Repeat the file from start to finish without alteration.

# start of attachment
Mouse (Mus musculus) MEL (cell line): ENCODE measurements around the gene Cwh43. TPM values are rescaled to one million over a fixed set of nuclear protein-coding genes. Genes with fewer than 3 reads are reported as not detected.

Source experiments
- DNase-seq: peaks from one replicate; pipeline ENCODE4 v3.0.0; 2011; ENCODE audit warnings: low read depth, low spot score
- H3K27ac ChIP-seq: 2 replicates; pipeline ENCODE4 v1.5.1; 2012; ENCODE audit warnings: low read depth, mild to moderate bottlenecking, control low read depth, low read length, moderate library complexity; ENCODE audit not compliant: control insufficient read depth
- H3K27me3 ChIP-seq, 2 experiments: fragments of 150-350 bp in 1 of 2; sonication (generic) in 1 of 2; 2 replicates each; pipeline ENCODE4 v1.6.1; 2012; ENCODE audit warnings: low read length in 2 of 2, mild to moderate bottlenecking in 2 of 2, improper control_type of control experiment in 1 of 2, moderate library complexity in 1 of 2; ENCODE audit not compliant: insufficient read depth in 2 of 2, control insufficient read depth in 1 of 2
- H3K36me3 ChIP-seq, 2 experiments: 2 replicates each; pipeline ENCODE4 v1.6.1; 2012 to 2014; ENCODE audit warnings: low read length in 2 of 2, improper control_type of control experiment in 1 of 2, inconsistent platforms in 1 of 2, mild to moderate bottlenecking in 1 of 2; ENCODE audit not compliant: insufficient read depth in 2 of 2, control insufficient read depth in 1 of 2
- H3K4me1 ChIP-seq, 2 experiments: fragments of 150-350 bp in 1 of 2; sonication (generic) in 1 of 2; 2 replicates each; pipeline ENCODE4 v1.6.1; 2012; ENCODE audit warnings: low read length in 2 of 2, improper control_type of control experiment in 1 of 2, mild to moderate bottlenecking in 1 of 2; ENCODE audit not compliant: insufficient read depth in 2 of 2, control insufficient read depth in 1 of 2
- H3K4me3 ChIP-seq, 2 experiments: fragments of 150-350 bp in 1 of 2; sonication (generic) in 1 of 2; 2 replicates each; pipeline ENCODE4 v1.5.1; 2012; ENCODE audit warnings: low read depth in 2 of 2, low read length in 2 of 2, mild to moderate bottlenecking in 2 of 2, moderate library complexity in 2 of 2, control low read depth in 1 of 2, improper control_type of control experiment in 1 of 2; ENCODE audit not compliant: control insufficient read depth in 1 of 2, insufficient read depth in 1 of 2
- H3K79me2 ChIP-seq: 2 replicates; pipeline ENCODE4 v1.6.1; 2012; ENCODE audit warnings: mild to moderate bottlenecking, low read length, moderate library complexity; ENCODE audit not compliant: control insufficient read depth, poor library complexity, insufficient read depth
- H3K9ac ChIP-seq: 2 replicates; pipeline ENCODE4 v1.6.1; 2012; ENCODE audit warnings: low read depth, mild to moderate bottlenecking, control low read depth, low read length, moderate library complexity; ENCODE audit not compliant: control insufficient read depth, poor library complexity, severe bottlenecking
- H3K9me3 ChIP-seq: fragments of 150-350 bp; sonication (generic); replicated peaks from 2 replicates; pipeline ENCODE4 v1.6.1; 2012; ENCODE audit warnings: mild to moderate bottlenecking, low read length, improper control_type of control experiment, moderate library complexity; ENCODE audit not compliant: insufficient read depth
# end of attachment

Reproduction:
Mouse (Mus musculus) MEL (cell line): ENCODE measurements around the gene Cwh43. TPM values are rescaled to one million over a fixed set of nuclear protein-coding genes. Genes with fewer than 3 reads are reported as not detected.

Source experiments
- DNase-seq: peaks from one replicate; pipeline ENCODE4 v3.0.0; 2011; ENCODE audit warnings: low read depth, low spot score
- H3K27ac ChIP-seq: 2 replicates; pipeline ENCODE4 v1.5.1; 2012; ENCODE audit warnings: low read depth, mild to moderate bottlenecking, control low read depth, low read length, moderate library complexity; ENCODE audit not compliant: control insufficient read depth
- H3K27me3 ChIP-seq, 2 experiments: fragments of 150-350 bp in 1 of 2; sonication (generic) in 1 of 2; 2 replicates each; pipeline ENCODE4 v1.6.1; 2012; ENCODE audit warnings: low read length in 2 of 2, mild to moderate bottlenecking in 2 of 2, improper control_type of control experiment in 1 of 2, moderate library complexity in 1 of 2; ENCODE audit not compliant: insufficient read depth in 2 of 2, control insufficient read depth in 1 of 2
- H3K36me3 ChIP-seq, 2 experiments: 2 replicates each; pipeline ENCODE4 v1.6.1; 2012 to 2014; ENCODE audit warnings: low read length in 2 of 2, improper control_type of control experiment in 1 of 2, inconsistent platforms in 1 of 2, mild to moderate bottlenecking in 1 of 2; ENCODE audit not compliant: insufficient read depth in 2 of 2, control insufficient read depth in 1 of 2
- H3K4me1 ChIP-seq, 2 experiments: fragments of 150-350 bp in 1 of 2; sonication (generic) in 1 of 2; 2 replicates each; pipeline ENCODE4 v1.6.1; 2012; ENCODE audit warnings: low read length in 2 of 2, improper control_type of control experiment in 1 of 2, mild to moderate bottlenecking in 1 of 2; ENCODE audit not compliant: insufficient read depth in 2 of 2, control insufficient read depth in 1 of 2
- H3K4me3 ChIP-seq, 2 experiments: fragments of 150-350 bp in 1 of 2; sonication (generic) in 1 of 2; 2 replicates each; pipeline ENCODE4 v1.5.1; 2012; ENCODE audit warnings: low read depth in 2 of 2, low read length in 2 of 2, mild to moderate bottlenecking in 2 of 2, moderate library complexity in 2 of 2, control low read depth in 1 of 2, improper control_type of control experiment in 1 of 2; ENCODE audit not compliant: control insufficient read depth in 1 of 2, insufficient read depth in 1 of 2
- H3K79me2 ChIP-seq: 2 replicates; pipeline ENCODE4 v1.6.1; 2012; ENCODE audit warnings: mild to moderate bottlenecking, low read length, moderate library complexity; ENCODE audit not compliant: control insufficient read depth, poor library complexity, insufficient read depth
- H3K9ac ChIP-seq: 2 replicates; pipeline ENCODE4 v1.6.1; 2012; ENCODE audit warnings: low read depth, mild to moderate bottlenecking, control low read depth, low read length, moderate library complexity; ENCODE audit not compliant: control insufficient read depth, poor library complexity, severe bottlenecking
- H3K9me3 ChIP-seq: fragments of 150-350 bp; sonication (generic); replicated peaks from 2 replicates; pipeline ENCODE4 v1.6.1; 2012; ENCODE audit warnings: mild to moderate bottlenecking, low read length, improper control_type of control experiment, moderate library complexity; ENCODE audit not compliant: insufficient read depth